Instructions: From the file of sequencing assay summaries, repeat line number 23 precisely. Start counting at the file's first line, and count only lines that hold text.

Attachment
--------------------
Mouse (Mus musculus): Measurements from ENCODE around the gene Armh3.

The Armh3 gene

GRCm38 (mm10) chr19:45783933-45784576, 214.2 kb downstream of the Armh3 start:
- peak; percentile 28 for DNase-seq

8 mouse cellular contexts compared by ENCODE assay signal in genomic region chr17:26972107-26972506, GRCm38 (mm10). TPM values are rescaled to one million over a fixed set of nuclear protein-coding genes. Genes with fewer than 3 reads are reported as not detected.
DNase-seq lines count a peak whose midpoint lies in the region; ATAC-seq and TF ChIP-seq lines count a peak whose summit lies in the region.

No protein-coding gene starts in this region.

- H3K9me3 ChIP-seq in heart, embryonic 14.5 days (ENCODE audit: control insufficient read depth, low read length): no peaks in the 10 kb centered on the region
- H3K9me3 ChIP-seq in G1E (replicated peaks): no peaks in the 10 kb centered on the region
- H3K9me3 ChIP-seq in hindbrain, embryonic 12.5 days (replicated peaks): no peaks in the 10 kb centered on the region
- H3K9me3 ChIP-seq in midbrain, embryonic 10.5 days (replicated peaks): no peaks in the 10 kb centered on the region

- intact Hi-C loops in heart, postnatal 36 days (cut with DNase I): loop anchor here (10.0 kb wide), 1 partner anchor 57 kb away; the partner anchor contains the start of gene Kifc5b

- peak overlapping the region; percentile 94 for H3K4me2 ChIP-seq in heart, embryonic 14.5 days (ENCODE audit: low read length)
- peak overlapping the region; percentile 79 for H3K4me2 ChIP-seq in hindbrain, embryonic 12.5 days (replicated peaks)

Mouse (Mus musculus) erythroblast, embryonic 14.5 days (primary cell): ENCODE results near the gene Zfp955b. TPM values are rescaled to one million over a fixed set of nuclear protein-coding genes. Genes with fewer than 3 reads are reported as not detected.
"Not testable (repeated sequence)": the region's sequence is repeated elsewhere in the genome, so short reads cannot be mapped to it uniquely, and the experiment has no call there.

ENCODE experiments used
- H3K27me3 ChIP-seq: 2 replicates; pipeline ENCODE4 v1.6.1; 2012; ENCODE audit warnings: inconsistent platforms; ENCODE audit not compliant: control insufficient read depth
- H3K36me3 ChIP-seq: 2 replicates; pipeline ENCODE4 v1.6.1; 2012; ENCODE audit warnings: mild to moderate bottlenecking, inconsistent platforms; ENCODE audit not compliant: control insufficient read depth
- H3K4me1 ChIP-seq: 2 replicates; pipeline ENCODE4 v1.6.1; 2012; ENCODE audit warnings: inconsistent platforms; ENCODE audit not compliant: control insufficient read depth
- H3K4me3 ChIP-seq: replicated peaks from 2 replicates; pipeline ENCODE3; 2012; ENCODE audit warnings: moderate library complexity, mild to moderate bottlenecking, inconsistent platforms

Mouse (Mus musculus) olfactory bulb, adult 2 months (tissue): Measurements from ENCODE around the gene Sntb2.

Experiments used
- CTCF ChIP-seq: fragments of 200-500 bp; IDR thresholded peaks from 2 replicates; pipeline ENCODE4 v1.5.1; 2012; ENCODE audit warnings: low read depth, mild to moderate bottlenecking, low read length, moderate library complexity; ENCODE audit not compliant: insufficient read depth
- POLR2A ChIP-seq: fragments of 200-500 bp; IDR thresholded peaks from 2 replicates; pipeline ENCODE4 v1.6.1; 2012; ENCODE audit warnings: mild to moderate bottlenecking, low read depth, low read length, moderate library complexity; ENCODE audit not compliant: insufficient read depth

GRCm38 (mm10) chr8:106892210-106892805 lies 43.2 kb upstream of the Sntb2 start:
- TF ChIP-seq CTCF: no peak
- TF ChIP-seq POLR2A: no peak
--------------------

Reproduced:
Experiments used